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Nutritional Value of Lime Juice

by
author image Karen Curinga
Karen Curinga has been writing published articles since 2003 and is the author of multiple books. Her articles have appeared in "UTHeath," "Catalyst" and more. Curinga is a freelance writer and certified coach/consultant who has worked with hundreds of clients. She received a Bachelor of Science in psychology.
Nutritional Value of Lime Juice
A fresh cut lime in a squeezer on the counter. Photo Credit LeeAnnWhite/iStock/Getty Images

Limes may be small, but their juice is packed with flavor and nutritional benefits. They're even credited with saving English sailors from scurvy at sea, hence the nickname "limeys." Lime juice even has more acid and natural sugar content than its close cousin lemon juice. While some limes, known as sweet limes, contain little citric acid, the tart variety will give you the most nutritional bang for your buck.

Macronutrients, Fiber and Calories

A 1-cup portion of fresh lime juice contains 1 gram of protein, 0.17 grams of total fat, which is 2 percent of the daily value set by the United States Food and Drug Administration based on a 2,000-calorie-a-day diet, and about 20 carbohydrate grams, which is just 7 percent of the DV. One cup of fresh lime juice has 1 gram of fiber, which is 4 percent of the DV, and 60 calories. Additionally, lime juice has a trace amount of fat and is cholesterol free.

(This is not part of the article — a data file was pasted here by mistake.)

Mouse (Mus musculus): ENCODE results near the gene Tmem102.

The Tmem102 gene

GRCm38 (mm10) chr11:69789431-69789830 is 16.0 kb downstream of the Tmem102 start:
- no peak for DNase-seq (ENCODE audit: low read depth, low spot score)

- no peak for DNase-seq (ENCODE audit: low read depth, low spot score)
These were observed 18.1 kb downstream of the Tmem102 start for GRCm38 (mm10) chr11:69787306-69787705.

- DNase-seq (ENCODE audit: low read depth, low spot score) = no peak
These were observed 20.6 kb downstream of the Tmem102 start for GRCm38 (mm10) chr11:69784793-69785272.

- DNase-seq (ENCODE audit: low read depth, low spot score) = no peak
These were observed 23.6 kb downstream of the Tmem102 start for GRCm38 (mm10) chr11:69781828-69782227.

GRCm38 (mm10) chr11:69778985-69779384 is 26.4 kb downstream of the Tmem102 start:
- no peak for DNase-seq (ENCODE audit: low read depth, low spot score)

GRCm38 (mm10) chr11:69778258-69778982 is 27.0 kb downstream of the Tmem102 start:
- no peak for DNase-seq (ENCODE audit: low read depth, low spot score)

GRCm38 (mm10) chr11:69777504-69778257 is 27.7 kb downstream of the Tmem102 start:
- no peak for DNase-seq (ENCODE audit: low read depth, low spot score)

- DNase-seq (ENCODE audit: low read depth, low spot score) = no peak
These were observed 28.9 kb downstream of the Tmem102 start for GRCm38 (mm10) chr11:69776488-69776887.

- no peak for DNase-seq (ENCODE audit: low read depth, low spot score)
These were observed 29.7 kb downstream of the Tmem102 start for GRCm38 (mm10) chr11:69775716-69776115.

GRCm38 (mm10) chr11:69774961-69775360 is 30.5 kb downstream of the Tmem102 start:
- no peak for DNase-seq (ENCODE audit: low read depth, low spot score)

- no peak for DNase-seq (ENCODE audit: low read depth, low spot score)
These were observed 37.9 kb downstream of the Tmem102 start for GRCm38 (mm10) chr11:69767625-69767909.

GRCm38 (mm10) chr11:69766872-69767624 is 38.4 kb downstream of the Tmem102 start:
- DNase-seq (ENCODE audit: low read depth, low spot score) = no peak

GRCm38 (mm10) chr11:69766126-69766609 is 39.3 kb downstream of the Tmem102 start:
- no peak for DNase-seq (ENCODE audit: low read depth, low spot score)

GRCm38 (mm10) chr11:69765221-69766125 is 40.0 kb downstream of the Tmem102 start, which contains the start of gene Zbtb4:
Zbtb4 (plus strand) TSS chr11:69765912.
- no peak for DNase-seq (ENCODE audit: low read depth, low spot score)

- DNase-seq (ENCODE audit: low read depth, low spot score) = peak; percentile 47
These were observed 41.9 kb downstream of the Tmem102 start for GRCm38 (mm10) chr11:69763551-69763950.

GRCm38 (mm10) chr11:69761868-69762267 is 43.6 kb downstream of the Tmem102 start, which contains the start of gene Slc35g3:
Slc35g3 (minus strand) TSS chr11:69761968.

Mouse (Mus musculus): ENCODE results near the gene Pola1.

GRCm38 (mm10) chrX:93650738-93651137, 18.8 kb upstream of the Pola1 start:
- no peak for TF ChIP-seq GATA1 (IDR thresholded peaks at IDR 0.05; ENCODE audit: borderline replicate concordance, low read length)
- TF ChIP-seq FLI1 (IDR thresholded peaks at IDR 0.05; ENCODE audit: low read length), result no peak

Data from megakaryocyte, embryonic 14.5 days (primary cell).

Micronutrient Value

Lime juice is rich in vitamin C. A 1-cup portion of fresh lime juice contains 73 milligrams, which is more than 100 percent of the daily value set by the FDA. Vitamin C is crucial to the development of the body's connective tissue, for healing wounds and supporting blood vessel walls. Lime juice contains other important micronutrients in lesser amounts, including calcium, magnesium, potassium, phosphorus, vitamin A and B vitamins.

Flavonoid Value

Flavonoids are pigments that give plants their color. Citrus fruits and their juices are rich in flavonoids, which act as potent antioxidants. Antioxidants help protect your body from free radicals, which are unstable molecules that damage healthy cells. According to Linus Pauling Institute, a diet rich in flavonoids is linked to a decreased risk of cardiovascular disease, degenerative nerve diseases like Alzheimer's and Parkinson's disease, and certain cancers.

Citric Acid Value

Citric acid, which gives the juice of sour limes its tart taste, may provide valuable protection for your body. In a study that investigated the antibacterial activity of lime juice against a species of harmful bacteria, lime juice was effective in decreasing the spread of the bacteria due to citric acid in the juice, according to an article published in the "Journal of Nutritional Science and Vitaminology" in April 2006. The results suggest that fresh lime juice is effective in preventing certain bacterial infections.

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